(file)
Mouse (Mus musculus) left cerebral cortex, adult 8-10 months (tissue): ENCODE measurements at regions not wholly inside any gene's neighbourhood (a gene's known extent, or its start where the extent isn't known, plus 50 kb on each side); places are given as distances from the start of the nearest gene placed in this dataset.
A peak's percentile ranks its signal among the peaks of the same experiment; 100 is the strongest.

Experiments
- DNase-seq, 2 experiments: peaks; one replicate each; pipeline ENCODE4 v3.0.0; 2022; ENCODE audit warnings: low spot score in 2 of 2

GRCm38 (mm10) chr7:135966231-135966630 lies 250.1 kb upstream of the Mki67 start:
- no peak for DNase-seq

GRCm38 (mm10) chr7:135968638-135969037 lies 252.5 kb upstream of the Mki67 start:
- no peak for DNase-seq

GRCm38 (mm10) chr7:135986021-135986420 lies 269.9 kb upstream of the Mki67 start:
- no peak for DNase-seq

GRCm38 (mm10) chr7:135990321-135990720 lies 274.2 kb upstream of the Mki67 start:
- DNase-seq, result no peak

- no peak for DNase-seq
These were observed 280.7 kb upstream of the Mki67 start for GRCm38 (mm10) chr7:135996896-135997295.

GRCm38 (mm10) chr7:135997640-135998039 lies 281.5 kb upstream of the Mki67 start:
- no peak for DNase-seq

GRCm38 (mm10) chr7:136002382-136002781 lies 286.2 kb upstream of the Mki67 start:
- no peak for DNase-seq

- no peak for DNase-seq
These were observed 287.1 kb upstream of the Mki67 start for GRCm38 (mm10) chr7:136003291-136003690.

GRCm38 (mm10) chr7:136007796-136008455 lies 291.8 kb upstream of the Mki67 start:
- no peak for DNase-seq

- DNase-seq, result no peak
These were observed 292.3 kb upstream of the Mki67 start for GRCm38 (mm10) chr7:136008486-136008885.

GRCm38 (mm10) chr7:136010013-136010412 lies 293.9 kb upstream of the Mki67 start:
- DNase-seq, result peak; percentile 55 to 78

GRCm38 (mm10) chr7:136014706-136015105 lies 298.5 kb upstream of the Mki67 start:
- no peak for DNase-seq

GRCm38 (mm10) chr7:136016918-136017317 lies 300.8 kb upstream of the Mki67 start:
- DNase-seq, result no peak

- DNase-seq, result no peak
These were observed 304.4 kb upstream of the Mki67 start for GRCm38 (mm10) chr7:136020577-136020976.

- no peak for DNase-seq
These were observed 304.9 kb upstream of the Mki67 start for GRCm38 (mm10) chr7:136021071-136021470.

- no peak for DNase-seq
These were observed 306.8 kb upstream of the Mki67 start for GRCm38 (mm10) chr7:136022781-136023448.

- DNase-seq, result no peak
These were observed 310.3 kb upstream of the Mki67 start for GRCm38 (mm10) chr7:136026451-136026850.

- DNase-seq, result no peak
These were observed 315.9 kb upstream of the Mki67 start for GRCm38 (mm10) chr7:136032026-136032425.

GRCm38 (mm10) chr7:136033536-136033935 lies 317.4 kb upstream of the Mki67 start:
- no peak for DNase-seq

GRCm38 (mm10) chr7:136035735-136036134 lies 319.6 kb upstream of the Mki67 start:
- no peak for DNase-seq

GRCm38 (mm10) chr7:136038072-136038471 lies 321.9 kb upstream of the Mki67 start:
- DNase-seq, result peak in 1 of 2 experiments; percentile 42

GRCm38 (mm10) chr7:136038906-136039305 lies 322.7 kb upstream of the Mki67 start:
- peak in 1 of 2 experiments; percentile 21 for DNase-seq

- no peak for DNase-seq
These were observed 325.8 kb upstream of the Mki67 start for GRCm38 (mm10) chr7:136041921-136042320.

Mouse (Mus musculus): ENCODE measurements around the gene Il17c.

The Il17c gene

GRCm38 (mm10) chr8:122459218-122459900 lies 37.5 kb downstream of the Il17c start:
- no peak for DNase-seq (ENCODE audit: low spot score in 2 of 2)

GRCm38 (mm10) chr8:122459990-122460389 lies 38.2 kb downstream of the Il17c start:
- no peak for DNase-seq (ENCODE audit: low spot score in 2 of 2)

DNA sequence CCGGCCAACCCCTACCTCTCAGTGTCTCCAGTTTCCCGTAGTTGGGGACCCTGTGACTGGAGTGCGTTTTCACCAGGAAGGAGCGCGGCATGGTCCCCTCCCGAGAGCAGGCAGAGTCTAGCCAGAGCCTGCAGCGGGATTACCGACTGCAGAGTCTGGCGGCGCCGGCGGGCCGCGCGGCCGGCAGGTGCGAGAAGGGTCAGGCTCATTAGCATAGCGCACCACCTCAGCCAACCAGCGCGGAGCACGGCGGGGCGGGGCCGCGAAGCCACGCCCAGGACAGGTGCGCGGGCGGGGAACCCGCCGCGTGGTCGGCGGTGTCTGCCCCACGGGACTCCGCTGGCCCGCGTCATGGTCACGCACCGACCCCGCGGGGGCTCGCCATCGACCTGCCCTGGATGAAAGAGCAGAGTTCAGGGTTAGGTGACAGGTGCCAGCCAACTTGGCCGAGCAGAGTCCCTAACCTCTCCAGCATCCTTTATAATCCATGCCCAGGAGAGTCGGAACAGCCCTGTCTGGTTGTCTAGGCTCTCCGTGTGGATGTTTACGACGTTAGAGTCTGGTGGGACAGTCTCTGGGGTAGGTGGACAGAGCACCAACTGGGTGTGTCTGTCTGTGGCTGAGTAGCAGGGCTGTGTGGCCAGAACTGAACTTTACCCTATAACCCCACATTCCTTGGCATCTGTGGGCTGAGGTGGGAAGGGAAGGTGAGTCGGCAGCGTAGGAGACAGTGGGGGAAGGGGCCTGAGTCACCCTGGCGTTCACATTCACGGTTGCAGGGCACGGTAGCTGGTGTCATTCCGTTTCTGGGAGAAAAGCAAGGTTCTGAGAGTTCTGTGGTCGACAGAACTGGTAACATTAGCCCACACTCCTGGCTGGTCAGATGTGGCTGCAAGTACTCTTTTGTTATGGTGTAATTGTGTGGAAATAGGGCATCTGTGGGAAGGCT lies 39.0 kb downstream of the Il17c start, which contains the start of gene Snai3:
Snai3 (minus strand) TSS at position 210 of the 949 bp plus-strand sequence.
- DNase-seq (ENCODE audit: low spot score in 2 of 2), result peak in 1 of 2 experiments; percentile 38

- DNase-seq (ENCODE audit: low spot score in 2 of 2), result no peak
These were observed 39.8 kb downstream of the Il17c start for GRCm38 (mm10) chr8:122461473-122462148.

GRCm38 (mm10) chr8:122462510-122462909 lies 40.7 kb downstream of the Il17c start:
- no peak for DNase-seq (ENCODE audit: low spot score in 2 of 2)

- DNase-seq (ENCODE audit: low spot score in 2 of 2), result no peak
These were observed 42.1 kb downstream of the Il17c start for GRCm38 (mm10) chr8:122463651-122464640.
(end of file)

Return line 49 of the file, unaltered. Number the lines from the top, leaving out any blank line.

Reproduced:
- no peak for DNase-seq